News Story

How Independent Will Michigan’s New Redistricting Commission Be?

California’s experience provides cause for concern

In 2018, Michigan voters approved a new constitutional amendment establishing an independent redistricting commission. The idea: have legislative district lines determined by a bipartisan group of people who are not politicians, rather than by lawmakers and the governor. It sounded like a reasonable plan, but questions remain about how to remove partisanship from this process.

In 2010, California became one of the first states to use such a commission. Its commission consists of five Democrats, five Republicans and four people who claim allegiance to neither dominant political party.

According to an investigation conducted by ProPublica, California’s commission was immediately gamed by the Democratic party and its allies. The report noted in 2011:

The citizens’ commission had pledged to create districts based on testimony from the communities themselves, not from parties or statewide political players. To get around that, Democrats surreptitiously enlisted local voters, elected officials, labor unions and community groups to testify in support of configurations that coincided with the party’s interests.

When they appeared before the commission, those groups identified themselves as ordinary Californians and did not disclose their ties to the party. One woman who purported to represent the Asian community of the San Gabriel Valley was actually a lobbyist who grew up in rural Idaho, and lives in Sacramento.

In one instance, party operatives invented a local group to advocate for the Democrats’ map.

Some of the first commissioners in California now tour the country and speak in support of creating similar redistricting commissions elsewhere. The Gongwer news service recently covered (subscription required) a meeting that featured a panel discussion on the idea.

The former commissioners presented themselves as a bipartisan group supporting a nonpartisan process. But there’s an element of partisanship inherent in these commissions before they even begin: Efforts to create them are most often proposed in states where Republican lawmakers are in power and might draw district lines. Not to mention that a major part of the national effort is led by a partisan: Eric Holder, President Barack Obama’s long-serving attorney general.

The former California commissioners don’t appear to be all that nonpartisan, according to an analysis of publicly available records. For example, the Michigan event included Stan Forbes, who identifies as an independent. Forbes, according to the Davis Enterprise, “has been traveling the nation to help other states develop similar programs for redrawing district maps” while touting himself as an independent voice.

But as the Enterprise also reported, Forbes has praised California for “tak[ing] the lead in a lot of good, progressive trends.” And according to the Sacramento Business Journal, Forbes was elected to the Davis City Council on “a slow growth, anti-big box retail” platform. Further, it said, he fought against new businesses opening in his town, “using the city council as a bully pulpit,” and wanted to “de-emphasize the automobile.”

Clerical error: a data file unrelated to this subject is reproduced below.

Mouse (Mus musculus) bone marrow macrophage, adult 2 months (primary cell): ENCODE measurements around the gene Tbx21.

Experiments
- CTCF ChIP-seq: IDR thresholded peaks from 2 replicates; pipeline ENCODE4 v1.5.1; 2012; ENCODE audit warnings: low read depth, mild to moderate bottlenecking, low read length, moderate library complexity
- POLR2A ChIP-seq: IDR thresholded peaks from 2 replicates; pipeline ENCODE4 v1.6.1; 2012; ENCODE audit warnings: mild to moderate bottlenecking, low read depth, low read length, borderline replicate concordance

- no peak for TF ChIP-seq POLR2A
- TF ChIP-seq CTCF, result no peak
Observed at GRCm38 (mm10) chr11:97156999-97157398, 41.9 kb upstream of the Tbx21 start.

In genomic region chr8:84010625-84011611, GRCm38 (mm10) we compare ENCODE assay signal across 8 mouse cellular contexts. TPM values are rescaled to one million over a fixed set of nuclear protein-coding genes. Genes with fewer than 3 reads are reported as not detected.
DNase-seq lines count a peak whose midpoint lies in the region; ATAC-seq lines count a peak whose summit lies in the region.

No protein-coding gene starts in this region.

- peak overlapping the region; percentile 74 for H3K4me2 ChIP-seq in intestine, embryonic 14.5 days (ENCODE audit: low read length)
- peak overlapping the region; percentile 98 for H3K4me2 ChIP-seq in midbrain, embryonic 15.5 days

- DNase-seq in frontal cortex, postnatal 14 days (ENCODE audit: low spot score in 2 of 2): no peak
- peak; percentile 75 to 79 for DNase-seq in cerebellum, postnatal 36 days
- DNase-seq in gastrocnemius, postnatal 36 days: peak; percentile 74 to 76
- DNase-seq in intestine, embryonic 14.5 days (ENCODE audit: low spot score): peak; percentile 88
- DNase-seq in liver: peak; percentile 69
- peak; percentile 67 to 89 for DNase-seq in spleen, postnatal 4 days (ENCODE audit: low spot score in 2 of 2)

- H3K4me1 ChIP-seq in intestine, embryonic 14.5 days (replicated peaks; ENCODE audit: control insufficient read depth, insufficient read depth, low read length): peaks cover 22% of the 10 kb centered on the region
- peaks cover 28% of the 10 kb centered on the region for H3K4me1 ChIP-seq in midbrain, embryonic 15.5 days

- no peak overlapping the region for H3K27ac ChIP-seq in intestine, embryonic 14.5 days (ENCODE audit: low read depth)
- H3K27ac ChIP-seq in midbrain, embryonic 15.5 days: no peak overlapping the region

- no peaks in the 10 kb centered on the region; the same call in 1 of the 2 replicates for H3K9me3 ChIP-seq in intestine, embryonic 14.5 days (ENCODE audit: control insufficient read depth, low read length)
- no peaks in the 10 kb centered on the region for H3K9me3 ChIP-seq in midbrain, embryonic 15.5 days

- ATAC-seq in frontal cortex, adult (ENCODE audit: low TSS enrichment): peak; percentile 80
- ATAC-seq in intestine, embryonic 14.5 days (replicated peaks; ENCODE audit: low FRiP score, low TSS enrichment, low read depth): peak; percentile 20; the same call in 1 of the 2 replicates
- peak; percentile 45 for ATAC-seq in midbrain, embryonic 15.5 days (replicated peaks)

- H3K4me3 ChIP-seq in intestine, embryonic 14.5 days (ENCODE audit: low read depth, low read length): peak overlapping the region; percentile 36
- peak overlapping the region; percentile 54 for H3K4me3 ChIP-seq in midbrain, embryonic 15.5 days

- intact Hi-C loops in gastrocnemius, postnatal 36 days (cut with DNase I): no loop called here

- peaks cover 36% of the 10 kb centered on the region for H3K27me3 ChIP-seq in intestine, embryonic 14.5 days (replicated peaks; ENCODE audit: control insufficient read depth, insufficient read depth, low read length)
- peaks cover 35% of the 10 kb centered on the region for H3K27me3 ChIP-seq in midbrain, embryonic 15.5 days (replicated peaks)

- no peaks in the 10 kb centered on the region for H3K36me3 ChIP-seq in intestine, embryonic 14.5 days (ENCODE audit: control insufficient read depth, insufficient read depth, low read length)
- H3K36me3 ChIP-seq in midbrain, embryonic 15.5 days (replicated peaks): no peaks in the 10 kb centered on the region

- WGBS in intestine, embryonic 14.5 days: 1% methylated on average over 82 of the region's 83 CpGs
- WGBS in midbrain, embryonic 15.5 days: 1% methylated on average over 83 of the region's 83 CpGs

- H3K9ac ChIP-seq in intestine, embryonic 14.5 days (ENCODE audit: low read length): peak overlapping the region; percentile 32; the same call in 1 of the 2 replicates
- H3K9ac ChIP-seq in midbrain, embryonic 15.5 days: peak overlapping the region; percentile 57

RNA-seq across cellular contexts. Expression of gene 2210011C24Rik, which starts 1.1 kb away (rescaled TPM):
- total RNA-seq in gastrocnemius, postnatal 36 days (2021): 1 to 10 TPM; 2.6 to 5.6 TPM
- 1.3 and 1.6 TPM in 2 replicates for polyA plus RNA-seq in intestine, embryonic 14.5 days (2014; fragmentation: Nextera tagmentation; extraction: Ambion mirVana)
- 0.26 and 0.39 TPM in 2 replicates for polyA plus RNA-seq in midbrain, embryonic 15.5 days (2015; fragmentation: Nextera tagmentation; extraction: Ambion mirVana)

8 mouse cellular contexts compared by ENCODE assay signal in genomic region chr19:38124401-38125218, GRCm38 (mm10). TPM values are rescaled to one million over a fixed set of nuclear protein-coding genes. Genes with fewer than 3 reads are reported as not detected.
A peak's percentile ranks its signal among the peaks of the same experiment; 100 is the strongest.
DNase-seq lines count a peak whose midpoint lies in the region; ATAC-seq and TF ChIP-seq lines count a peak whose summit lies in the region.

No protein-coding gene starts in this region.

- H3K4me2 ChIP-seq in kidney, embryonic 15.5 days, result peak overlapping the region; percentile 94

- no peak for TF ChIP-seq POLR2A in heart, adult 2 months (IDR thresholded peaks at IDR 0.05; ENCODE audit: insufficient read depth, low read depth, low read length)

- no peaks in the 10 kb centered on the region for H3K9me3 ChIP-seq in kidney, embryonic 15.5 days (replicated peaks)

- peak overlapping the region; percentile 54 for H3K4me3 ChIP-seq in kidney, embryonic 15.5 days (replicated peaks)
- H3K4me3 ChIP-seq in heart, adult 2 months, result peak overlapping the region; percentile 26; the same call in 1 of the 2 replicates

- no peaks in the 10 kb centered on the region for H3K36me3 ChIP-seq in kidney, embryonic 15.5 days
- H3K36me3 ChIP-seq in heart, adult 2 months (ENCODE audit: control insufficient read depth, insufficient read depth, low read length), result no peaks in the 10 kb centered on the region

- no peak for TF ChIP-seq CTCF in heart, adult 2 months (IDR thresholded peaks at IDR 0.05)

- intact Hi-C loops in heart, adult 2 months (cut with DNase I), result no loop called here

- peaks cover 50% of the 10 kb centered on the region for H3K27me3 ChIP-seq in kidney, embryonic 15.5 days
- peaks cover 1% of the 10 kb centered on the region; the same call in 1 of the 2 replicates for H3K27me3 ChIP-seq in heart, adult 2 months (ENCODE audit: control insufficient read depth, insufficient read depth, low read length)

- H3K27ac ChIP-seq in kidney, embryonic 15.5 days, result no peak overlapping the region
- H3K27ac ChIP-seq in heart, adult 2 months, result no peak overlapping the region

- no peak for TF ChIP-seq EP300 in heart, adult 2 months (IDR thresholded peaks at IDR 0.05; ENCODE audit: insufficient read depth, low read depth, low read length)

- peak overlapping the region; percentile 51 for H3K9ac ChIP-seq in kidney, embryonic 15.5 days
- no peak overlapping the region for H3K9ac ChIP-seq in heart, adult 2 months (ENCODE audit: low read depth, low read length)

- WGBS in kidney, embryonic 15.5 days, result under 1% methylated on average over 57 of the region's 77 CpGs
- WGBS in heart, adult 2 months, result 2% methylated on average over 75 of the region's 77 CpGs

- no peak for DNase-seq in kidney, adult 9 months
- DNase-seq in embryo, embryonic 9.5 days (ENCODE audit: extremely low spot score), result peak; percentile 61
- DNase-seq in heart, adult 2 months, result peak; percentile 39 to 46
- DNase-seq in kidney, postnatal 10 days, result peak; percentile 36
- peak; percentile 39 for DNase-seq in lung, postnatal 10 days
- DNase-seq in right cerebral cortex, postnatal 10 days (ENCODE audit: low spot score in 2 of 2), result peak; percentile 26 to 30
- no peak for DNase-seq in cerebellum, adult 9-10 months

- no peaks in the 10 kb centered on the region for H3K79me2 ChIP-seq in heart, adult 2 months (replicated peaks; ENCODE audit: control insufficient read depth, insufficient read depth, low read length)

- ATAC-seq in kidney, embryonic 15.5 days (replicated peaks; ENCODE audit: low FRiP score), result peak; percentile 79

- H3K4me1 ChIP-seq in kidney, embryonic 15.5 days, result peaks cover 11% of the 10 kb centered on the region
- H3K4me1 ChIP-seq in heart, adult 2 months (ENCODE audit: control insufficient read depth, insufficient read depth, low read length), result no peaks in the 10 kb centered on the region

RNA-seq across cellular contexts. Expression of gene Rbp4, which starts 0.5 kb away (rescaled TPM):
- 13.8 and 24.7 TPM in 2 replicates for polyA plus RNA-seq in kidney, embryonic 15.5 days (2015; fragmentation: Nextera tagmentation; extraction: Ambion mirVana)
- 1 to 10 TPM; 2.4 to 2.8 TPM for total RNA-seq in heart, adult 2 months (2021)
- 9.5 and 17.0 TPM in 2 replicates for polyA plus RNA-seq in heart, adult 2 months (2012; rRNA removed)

Another panelist touting redistricting commissions was Gil Ontai, described by Gongwer as “an architect who identifies as a Republican.” But on his publicly available Facebook page, Ontai “likes” the pages of several Democratic politicians, a host of left-wing causes and the leftist economist Robert Reich. He regularly posts messages in support of liberal issues, criticizing President Trump, the Republican party and Fox News, and praising MSNBC and former President Barack Obama.

A third panelist, Andre Parvenu, is presented as “an urban planner and an independent voter.” But Independent Voter News had this to say about his application to become a member of the California redistricting commission:

M. Andre Parvenu of Culver City apparently first identified himself as a member of the Peace and Freedom Party but then sent a follow-up email stating that he is in fact a decline-to-state voter, not registered with a political party. Asked about the discrepancy at an applicant review panel on September 9, 2010, Mr. Parvenu stated that he had voted for the Peace and Freedom Party in the past but now prefers to be nonpartisan, and thought it would be “better to go decline to state [sic],” adding, “throughout this process I want to remain neutral.”

The Peace and Freedom Partyy is a far-left party “committed to socialism, democracy, ecology, feminism and racial equality,” attempting “to build a mass based socialist party throughout the country.” Parvenu may be an independent in that he does not align with either of the main political parties, but it appears he believes the California Democratic Party is too conservative.

The fourth panelist was Cynthia Dai, who identifies as a Democrat. The final panelist was Nancy Wang, executive director of the group supporting Michigan’s new redistricting commission.

A 2018 report from the Mackinac Center for Public Policy explained the process Michigan had in place then to draw legislative lines, and it analyzed the ballot proposal. In assessing the best arguments for and against the proposal, it concluded that “there is some evidence to suggest that Michigan’s current district maps may have been gerrymandered, providing a partisan advantage to Republicans. [While] the most prominent argument against Proposal 2 is that it relies too heavily on poorly defined concepts and could result in an endless litigation battle over the implications of these terms.”